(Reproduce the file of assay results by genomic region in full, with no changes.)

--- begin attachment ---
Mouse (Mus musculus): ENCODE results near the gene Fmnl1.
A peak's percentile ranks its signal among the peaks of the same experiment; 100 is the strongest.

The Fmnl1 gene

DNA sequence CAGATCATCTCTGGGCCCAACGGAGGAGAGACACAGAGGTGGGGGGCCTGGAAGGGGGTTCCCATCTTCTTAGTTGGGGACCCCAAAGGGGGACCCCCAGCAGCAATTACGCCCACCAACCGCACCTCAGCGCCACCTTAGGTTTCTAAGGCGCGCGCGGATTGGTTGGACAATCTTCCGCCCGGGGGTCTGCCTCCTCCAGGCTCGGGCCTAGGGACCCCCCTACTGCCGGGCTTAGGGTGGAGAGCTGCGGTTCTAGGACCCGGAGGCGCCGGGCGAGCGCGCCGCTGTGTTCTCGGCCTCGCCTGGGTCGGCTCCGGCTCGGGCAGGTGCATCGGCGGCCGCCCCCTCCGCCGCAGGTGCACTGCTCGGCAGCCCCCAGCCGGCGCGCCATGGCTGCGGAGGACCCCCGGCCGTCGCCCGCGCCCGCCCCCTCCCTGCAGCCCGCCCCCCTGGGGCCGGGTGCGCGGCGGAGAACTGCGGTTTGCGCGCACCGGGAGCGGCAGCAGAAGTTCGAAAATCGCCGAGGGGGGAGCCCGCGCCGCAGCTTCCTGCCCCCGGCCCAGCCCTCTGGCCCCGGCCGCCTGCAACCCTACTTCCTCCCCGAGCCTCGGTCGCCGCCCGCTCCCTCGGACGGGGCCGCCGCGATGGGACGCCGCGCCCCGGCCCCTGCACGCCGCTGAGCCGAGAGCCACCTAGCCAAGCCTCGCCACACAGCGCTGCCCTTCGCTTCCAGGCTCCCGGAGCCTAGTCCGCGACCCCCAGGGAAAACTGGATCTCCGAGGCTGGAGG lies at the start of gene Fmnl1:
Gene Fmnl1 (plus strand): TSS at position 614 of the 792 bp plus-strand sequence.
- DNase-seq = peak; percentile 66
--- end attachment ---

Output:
Mouse (Mus musculus): ENCODE results near the gene Fmnl1.
A peak's percentile ranks its signal among the peaks of the same experiment; 100 is the strongest.

The Fmnl1 gene

DNA sequence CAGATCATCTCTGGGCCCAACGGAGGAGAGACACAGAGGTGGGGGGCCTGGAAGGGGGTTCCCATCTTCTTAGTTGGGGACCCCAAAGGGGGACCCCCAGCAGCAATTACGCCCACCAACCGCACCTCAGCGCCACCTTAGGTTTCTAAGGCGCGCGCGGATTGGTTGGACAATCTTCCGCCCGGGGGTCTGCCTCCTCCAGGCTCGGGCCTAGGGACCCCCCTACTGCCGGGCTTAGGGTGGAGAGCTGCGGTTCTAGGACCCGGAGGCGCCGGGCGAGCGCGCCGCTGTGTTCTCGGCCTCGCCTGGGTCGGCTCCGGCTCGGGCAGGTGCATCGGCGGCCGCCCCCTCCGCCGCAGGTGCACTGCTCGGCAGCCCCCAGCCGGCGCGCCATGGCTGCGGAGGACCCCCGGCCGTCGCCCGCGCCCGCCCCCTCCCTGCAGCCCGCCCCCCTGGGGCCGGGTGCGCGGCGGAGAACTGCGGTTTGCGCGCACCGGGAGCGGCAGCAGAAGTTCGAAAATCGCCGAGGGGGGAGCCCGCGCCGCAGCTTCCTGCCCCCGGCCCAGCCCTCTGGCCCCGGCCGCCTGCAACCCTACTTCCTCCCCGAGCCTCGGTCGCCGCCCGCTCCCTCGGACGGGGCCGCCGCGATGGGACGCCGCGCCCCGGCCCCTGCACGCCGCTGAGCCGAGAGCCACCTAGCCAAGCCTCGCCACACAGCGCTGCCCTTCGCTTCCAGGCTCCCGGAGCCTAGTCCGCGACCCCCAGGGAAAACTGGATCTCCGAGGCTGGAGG lies at the start of gene Fmnl1:
Gene Fmnl1 (plus strand): TSS at position 614 of the 792 bp plus-strand sequence.
- DNase-seq = peak; percentile 66